Thursday, May 31, 2007

Not really a rubbish day!

The recyclables arrive at Alton
Above; Pro-Grow

The crane in the pit at Chineham


Today I went on a tour to find out just what happens to Hampshire's rubbish and recyclables after they have been picked up; not the most interesting way to spend a day you might think (actually it was fascinating!) and timely too given Miliband's new strategy paper.
By the end of the 1980s Hampshire County Council began to realise that they were facing a real waste disposal problem. Hampshire geologically isn't really suitable for landfill, the incinerators they built in the 1970's were knackered and waste levels in the county were continuing to rise.
By 1995 they adopted the Hampshire Waste Strategy document. It isn't a barrel of laughs to read but it was remarkably far sighted given the situation at the time. Out of that came Project Integra, a partnership between the County, the 2 unitary authorities of Pompey & Soton, the 11 District Councils of Hampshire and Veolia Environmental Services who run the sites.
They built three smallish new incinerators, the smallest of which is located at Chineham near Basingrad which is where I started my tour. Dustcarts deliver about 50 drops to the site per day where the waste is tipped in a bunker. A crane then grabs the waste (the crane driver looked so bored, he was positively zombie like), and places it into a hopper that drops onto a grate. This grate turns the waste to ensure the waste is all burnt effectively. From here the ash then has any metal removed for recycling as scrap while the ash itself is also sent for recycling (used in tarmac and the like). Hot gas produced by the process then heat a boiler where the steam powers a turbine. The resulting electricity is enough for circa 8,000 homes. After being cleaned up the gases are released through a chimney emissions being negligible. while the cost of this isn't cheap (the three sites weighed in at an eye-watering £130million) but given the rising costs of landfill, it could be argued that Southampton Council taxpayers got something of a bargain. Given the action that Council Officers have already set in train, cutting landfill from the city to below 2% seems to be an achievable target.
Off next to the Composting Site at the improbably named 'Little Bushywarren'. Here the county's green and garden waste arrives where it is first dumped and then shredded into long rows on a huge concrete floor outdoors. Regularly turned and watered if its dry (the water itself is reclaimed rainwater recover from run offs the concrete), this forms compost. After six months or so it then has any further impurities removed (tennis balls, golf-balls and plastic bags mainly) before it is chopped up more finely to produce a high quality, organic, peat-free soil conditioner sold under the proprietor name of 'pro-grow'.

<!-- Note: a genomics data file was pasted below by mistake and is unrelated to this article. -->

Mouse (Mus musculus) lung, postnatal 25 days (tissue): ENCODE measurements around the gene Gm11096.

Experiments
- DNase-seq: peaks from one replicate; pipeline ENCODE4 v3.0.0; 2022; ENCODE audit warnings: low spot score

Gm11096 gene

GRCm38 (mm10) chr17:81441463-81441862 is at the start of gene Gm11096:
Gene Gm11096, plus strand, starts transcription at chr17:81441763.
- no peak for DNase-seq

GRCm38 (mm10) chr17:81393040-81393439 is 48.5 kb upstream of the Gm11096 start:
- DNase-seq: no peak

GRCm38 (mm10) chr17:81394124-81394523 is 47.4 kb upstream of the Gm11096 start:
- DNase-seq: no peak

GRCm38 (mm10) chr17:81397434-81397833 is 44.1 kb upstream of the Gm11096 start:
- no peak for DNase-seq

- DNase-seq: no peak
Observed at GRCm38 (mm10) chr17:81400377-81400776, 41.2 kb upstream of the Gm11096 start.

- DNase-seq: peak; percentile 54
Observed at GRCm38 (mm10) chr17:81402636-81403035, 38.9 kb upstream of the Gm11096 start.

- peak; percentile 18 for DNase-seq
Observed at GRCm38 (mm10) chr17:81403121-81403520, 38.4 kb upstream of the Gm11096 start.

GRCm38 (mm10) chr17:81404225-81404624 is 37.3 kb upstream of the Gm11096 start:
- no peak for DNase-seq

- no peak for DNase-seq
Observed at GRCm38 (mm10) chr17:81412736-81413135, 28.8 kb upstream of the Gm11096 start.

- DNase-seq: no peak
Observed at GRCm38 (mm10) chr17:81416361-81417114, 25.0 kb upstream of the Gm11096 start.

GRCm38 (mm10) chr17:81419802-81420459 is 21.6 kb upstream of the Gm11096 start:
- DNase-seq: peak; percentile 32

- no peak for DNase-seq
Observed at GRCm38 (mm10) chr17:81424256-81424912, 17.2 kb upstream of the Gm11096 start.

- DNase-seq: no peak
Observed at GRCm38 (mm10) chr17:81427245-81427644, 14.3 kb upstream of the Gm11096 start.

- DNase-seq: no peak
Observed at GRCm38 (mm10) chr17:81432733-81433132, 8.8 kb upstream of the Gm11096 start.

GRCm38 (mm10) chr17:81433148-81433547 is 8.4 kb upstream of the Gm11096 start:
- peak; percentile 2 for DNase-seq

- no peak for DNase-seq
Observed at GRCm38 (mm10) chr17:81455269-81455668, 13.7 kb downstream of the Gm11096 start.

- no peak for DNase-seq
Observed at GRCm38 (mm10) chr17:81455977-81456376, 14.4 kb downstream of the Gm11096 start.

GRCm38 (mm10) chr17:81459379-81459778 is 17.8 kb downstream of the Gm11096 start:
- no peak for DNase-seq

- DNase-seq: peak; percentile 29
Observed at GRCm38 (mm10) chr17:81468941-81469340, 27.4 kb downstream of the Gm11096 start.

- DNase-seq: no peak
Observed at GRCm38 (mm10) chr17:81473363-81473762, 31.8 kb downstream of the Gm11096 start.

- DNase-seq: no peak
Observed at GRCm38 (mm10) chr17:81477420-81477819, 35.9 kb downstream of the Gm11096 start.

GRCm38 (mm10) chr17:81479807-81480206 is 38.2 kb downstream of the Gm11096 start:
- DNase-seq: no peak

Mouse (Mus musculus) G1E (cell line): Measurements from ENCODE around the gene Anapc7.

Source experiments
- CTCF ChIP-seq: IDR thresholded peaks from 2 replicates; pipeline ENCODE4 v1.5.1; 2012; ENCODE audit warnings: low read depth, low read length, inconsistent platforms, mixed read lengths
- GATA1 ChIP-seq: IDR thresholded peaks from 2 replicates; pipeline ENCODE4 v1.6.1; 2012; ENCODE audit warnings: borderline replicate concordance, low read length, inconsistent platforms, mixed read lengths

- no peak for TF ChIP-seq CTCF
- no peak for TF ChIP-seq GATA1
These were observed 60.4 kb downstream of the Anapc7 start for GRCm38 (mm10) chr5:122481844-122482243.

Third on the itinerary was a visit to Alton's 'Materials Recovery Facility' as the recyclable sorting warehouse is called. Lorries tip kerbside collections of paper, card, plastic and cans onto the floor where they are fed onto conveyors by a mechanical shovel. A fairly unpleasant job, the waste is pre-sorted to take out the non-recyclable stuff people put in their recycling bin where the waste then goes into a huge colander (I think the technical name was trommel) where the rotating action separates out the waste into plastics and metals, paper and card and lighter paper made from newsprint and magazines. All this is happening very quickly- the speed of the conveyors is considerable and the process is dirty (the dust given off gets everywhere) and smelly.
The cans are pulled out by magnets, bailed separately to the plastics and then they are stored for recycling off site. Meanwhile, the newspapers and magazines go onto an optical sorting machine where the paper is sorted into low and high quality and dumped into a storage area. The same goes for the cardboard. Again all this is sent off site to a couple of paper mills for re-cycling. Apparently, although the railway is situated near by, it would be too expensive to send the waste from Alton but Fratton appears to be a more long-term prospect for movement of the recyclables by rail. Currently it is all sent by road.
So what did I think? Well the investment is huge but the end results are remarkable. This means we have one of the greenist councils in the country. the plant has probably another 30 years of life with the ability to expand capacity and upgraded so the future holds little fears from the governments new green taxes. That said, our high starting position means that further improving our performance will be difficult. There are issues over the contracts that were signed the day before Southampton became a unitary authority. Nonetheless I have been highly impressed with the Officers approach at the Council and Veolia show how a partnership with a private sector partner can deliver real results.
UPDATE: Looking for some photos as I finished this post, I came across Veolia's Hampshire site HERE. Typical!

3 Comments:

Blogger billkearnssouthampton said...

Well written and informative. Suggest you offer it to Echo for publication.

6:50 am  
Anonymous Keely Gallagher said...

Just a minor point:
The Chineham ERF produces about 8 MW of electricity, which is the equivalent of supplying roughly 8,000 homes.
I am glad you enjoyed the visits to our facilities.

9:21 am  
Blogger Matt Dean said...

Will do Bill.
Thank-you Keely for a very interesting day; I will correct my post. Must have misheard you!!!!

3:05 pm  

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